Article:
School of Science / Security Research Institute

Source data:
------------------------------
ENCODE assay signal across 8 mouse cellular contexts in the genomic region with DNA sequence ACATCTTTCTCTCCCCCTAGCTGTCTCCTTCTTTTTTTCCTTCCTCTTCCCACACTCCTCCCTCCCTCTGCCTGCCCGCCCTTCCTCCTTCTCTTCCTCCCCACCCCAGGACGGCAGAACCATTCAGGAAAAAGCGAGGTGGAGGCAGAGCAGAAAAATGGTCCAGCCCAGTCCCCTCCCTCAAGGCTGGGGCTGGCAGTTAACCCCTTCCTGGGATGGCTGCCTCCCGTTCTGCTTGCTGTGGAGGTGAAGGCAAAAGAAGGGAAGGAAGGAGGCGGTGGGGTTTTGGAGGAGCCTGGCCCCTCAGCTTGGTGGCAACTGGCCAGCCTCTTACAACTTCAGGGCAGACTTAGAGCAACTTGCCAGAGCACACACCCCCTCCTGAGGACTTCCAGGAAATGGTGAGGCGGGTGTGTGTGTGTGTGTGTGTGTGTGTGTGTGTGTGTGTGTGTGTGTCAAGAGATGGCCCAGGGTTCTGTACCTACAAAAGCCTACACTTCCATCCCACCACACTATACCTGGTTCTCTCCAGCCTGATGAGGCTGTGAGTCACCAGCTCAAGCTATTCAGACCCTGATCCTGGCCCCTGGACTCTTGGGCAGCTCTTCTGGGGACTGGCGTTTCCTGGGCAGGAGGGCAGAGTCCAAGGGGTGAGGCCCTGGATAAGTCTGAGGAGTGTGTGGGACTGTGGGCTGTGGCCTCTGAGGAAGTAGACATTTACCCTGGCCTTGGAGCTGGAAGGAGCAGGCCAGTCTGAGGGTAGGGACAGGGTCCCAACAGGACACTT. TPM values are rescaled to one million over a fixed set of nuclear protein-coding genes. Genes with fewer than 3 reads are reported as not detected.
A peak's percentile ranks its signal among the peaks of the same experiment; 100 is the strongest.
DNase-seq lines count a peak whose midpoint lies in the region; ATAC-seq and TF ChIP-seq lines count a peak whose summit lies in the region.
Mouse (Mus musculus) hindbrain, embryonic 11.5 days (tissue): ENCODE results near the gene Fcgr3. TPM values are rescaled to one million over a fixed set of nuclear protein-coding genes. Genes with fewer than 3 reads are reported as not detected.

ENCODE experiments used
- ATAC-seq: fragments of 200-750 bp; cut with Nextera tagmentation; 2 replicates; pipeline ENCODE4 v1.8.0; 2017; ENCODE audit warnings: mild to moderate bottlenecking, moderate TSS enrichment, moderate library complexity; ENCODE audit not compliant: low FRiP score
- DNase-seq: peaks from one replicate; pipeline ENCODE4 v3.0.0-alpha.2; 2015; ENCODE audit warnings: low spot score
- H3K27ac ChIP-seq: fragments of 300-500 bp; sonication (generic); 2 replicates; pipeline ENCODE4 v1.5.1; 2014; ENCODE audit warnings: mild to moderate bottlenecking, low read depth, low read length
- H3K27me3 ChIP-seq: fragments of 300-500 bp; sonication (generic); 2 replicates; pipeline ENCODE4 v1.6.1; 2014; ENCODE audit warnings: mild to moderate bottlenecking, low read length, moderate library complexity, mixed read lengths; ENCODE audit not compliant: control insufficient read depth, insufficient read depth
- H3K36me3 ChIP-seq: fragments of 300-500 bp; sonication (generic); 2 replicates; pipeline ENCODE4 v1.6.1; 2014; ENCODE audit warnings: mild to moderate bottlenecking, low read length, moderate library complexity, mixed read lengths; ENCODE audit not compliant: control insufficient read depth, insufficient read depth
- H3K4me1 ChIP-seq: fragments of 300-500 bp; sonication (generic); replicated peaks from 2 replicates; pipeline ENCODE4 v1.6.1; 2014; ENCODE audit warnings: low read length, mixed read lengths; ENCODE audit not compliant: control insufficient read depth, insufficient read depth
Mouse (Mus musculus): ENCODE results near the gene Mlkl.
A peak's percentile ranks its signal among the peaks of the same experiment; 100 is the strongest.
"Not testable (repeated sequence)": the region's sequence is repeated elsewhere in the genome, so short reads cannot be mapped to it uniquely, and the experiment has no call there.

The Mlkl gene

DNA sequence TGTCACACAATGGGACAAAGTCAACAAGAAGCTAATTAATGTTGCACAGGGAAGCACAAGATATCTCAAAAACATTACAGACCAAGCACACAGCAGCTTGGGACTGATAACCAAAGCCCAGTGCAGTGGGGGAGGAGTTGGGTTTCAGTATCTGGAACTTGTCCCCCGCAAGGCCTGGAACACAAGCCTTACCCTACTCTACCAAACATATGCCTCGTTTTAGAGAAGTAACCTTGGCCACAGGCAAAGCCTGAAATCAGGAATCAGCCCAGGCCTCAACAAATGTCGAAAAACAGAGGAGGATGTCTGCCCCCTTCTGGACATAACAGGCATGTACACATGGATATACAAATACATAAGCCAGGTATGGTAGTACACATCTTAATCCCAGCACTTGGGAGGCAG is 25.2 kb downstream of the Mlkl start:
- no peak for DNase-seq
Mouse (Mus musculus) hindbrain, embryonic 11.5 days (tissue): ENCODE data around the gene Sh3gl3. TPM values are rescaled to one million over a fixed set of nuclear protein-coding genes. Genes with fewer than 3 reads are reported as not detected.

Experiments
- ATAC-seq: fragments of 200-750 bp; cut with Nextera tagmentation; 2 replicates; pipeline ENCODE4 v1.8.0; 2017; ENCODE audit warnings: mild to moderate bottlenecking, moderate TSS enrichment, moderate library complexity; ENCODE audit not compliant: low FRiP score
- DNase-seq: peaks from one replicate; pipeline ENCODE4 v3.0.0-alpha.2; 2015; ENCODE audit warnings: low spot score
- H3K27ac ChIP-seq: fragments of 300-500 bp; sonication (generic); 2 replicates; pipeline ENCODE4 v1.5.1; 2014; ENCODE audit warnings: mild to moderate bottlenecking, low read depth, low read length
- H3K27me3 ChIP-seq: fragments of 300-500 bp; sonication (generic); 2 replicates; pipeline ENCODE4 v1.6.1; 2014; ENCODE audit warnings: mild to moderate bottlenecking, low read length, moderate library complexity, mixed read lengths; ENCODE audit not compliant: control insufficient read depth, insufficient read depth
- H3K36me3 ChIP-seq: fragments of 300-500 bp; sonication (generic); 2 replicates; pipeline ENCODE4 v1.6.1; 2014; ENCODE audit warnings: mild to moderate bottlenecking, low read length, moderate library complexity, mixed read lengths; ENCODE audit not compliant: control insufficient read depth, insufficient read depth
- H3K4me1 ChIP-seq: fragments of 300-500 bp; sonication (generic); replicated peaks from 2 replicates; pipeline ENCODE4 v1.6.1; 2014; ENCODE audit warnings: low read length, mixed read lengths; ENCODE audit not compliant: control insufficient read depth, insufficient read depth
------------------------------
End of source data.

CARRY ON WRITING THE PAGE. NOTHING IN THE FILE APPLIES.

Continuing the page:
Wireless body sensor networks (WBSNs) mostly consist of low-cost sensor nodes and implanted devices which generally have extremely limited capability of computations and energy capabilities. Hence, traditional security protocols and privacy enhancing technologies are not applicable to the WBSNs since their computations and cryptographic primitives are normally exceedingly complicated. Nowadays, mobile wearable and wireless muscle-computer interfaces have been integrated with the WBSN sensors for various applications such as rehabilitation, sports, entertainment, and healthcare. In this paper, we propose MGRNG, a novel muscle activity-driven green-oriented random number generation mechanism which uses the human muscle activity as green energy resource to generate random numbers (RNs). The RNs can be used to enhance the privacy of wearable device communications and secure WBSNs for rehabilitation purposes. The method was tested on 10 healthy subjects as well as 5 amputee subjects with 105 segments of simultaneously recorded surface electromyography signals from their forearm muscles. The proposed MGRNG requires only one second to generate a 128-bit RN, which is much more efficient when compared to the electrocardiography-based RN generation algorithms. Experimental results show that the RNs generated from human muscle activity signals can pass the entropy test and the NIST random test and thus can be used to secure the WBSN nodes.
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